by a series of articles that began to appear in the

Edinburgh Review in 1829. In 1836 he was elected

to the chair of logic and metaphysics in the Uni­

versity of Edinburgh, and held the position till his

death. In 1843 he contributed to the lively eccle­

siastical controversy of the time (see PRESBY­

TERIANS) by publishing a pamphlet against the

principle of non‑intrusion. He was answered by

William Cunningham. In July, 1844, he suffered

a stroke of paralysis, which made him practically

an invalid for the rest of his life.

Hamilton was an exponent of the Scottish com­mon‑sense philosophy and a conspicuous defender and expounder of Thomas Reid (q.v.), Position in though under the influence of Kant he

Philosophy. went beyond the traditions of the com­mon‑sense school, combining Rzth a naive realism a theory of the relativity of knowl­edge. His psychology, while marking an advance on the work of Reid and Stewart, was of the " fac­ulty " variety and has now been largely superseded by other views. His contribution to logic was the now well‑knowm.theory of the quantification of the

predicate, by which he became the forerunner of the present algebraic school of logicians.

It is his law of the conditioned, with his correlative philosophy of the unconditioned, which comes into nearest relation with theology. This law is " that all that is conceivable in thought lies between two extremes, which, as contradictory of

His Law of each other, can not both be true, but the Con‑ of which, as mutually contradictory, ditioned. one must be true . . . . The law of the mind, that the conceivable is in every relation bounded by the inconceivable, I call the law of the conditioned." This involved his posi­tion as to the Infinite‑ti at the Infinite is " incog‑


able and inconceivable." This doctrine on its philosophic side is a protest against Kant's skeptical result affirming that reason lands in hopeless con­tradictions; on its theological side it proclaims the impossibility, of knowing the Absolute Being. Only by taking first the philosophic aspect can we correctly interpret its theological relations. Kant had made a priori elements only forms of the mind: and accordingly, the ideas of self, the universe, and God, became only regulative of our intellectual procedure, and in no sense guaranties of truth. Accordingly, Kant has dwelt on " the self‑contra­diction of seemingly dogmatical cognitions (thesis cum antithesi) in none of which we can discover any decided superiority." These were, that the world had a beginning, that it had not; that every composite substance consists of simple parts, that no composite thing does consist of simple parts; that causality according to the laws of nature is not the only causality operating to originate the world, that there is no other causality; that there is an absolutely necessary being, that there is not any such being. Hamilton's object was to maintain that such contradictions are not the product of reason, but of an attempt to press reason beyond its proper limits. If, then, we allow that the con­ceivable is only of the relative and bounded, we recognize at once that the so‑called antinomies of reason are the result of attempts to push reason beyond its own province, to make our conceptions the measure of existence, attempting to bring the incomprehensible within the limits of compre­hension.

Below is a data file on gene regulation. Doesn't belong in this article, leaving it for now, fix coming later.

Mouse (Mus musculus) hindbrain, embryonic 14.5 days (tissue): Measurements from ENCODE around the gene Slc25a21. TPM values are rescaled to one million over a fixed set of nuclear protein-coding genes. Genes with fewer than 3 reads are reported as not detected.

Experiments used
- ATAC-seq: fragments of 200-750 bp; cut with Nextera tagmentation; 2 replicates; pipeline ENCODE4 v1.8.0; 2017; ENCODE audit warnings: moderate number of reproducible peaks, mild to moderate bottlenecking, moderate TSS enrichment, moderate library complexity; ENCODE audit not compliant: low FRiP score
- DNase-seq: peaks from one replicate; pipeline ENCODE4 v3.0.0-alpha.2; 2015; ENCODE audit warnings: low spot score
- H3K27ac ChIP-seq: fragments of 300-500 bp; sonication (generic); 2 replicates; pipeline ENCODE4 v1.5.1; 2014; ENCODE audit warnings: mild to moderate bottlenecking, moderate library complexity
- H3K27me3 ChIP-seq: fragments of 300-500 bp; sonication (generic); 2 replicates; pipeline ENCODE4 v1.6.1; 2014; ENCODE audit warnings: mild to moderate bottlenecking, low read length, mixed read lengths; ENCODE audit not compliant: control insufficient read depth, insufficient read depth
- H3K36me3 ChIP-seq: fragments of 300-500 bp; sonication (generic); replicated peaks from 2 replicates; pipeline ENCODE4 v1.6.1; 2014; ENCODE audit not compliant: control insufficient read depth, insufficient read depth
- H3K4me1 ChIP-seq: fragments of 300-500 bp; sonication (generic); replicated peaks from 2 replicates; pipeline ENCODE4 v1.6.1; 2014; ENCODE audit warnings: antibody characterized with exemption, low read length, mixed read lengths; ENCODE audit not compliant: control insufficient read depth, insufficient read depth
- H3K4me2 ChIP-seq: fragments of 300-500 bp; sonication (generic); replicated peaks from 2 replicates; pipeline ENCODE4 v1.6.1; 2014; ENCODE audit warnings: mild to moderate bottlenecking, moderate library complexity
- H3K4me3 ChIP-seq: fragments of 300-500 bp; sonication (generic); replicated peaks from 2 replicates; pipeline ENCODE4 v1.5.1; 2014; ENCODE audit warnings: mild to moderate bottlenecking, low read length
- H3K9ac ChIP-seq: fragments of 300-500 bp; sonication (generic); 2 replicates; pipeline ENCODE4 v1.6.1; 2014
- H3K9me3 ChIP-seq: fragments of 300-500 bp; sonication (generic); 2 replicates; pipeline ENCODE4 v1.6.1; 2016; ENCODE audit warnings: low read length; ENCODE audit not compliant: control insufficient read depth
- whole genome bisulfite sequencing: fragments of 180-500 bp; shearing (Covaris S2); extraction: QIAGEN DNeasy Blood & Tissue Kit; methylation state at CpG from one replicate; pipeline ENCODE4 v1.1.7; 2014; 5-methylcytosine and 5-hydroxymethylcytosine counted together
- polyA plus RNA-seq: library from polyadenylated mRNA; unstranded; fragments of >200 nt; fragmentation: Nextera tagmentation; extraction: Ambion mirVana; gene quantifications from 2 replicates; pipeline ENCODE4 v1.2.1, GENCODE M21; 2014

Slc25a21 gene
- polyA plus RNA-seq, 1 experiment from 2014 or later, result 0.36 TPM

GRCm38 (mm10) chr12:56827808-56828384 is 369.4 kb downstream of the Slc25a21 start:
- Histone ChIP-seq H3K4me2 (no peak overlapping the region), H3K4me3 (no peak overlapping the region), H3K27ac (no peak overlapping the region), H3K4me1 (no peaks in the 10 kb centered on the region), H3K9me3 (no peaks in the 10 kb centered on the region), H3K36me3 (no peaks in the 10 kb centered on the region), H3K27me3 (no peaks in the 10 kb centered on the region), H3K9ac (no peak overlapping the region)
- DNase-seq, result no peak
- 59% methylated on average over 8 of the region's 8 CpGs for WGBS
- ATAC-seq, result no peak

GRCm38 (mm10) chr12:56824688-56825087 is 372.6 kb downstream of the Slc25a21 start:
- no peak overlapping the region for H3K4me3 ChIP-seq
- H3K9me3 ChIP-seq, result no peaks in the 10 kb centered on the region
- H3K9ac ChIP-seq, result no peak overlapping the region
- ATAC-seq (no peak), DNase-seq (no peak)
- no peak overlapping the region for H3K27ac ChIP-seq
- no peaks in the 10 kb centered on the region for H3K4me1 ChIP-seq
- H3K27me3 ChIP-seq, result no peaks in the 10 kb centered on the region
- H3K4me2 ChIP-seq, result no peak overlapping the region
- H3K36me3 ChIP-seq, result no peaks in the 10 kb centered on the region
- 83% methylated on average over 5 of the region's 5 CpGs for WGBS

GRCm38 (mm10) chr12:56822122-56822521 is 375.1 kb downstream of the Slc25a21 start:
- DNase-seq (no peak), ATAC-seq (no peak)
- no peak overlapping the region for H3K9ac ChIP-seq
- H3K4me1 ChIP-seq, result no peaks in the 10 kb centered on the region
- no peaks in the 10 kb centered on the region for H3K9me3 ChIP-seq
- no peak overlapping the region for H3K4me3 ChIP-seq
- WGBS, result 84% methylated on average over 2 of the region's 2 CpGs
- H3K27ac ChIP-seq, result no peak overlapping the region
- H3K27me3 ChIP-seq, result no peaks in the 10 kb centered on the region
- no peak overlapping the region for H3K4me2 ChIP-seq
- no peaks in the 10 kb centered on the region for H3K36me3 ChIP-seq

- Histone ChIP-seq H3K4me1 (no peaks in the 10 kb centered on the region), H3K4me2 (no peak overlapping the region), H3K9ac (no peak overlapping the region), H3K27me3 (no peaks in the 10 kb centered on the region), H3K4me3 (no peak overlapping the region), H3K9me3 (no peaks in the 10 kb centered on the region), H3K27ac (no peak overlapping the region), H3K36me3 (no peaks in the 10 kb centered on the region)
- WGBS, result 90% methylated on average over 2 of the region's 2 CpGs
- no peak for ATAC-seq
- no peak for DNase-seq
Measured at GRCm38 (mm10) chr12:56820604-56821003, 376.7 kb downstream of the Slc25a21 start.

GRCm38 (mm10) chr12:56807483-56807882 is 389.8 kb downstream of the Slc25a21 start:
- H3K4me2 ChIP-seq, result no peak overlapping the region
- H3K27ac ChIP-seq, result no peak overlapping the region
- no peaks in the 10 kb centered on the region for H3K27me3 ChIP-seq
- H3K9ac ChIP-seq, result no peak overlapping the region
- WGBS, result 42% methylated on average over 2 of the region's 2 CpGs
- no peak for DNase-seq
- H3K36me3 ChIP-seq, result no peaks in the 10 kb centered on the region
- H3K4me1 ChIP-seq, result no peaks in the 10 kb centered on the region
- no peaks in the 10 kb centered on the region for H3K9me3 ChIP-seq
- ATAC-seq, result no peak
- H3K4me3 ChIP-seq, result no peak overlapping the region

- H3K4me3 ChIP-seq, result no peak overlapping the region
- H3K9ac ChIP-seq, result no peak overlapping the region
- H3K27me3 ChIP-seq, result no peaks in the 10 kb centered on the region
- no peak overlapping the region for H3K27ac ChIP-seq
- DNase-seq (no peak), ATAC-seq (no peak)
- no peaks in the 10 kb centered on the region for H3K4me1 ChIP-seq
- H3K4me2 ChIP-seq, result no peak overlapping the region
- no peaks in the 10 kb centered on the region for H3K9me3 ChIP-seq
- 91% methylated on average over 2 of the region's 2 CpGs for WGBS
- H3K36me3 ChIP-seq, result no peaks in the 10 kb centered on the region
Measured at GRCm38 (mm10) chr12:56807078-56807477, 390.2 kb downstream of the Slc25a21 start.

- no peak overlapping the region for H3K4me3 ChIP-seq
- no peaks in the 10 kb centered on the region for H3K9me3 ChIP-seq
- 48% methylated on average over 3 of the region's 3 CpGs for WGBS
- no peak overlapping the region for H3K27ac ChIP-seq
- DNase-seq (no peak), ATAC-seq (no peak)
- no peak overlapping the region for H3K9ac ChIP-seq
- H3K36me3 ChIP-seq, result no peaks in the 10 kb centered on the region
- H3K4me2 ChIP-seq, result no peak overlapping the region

Thus far a real service was rendered by Hamilton in criticizing the skeptical side of Kant's Critique

o f Pure Reason. He estimated this re‑

Agnostic sult so highly as to say of it, " If I

Conse‑ have done anything meritorious in

quences. philosophy, it is in the attempt to ex­

plain the phenomena of these contra­

dictions." At this point Hamilton ranks Reid su­

perior to Kant; the former ending in certainty,

the latter in uncertainty. But there remain for

Hamilton's philosophy the questions: If we escape

contradiction by refusing to attempt to draw the

inconceivable within the limits of conception, what

is the source of certainty as to the infinite? How are

knowledge and thought related to the existence and

attributes of the Infinite Being? Here Hamilton

is entangled in the perplexity of affirming that to

be certain which is yet unknowable. That there

is an Absolute Being, source of all finite existence, is,


Hammurabi end His Code


according to him, a certainty; but that we can have any knowledge of the fact is by him denied. Reid had maintained the existence of the Supreme Being as a necessary truth; and Hamilton affirms that the divine existence is at least a natural inference; but he nevertheless holds that the Deity can not be known by us. This is with him an application of the law of the conditioned‑a conclusion inevi­table under admission that all knowledge implies the relative, the antithesis of subject and object. This doctrine of ignorance was developed by H. L. Mansel, and eagerly embraced by the experien­tialists, J. S. Mill and Herbert Spencer. This gave an impulse to Agnosticism (q.v.), the influence of which must be largely credited to Kant, who re­duced the a priori to a form of mental procedure, and to Hamilton, who rejected Kant's view, yet regarded the absolute as incognizable. However, while insisting that " the infinite God can not by us, in the present limitation of our faculties, be com­prehended or conceived," Hamilton adds that "faith‑belief‑is the organ by which we appre­hend what is beyond our knowledge."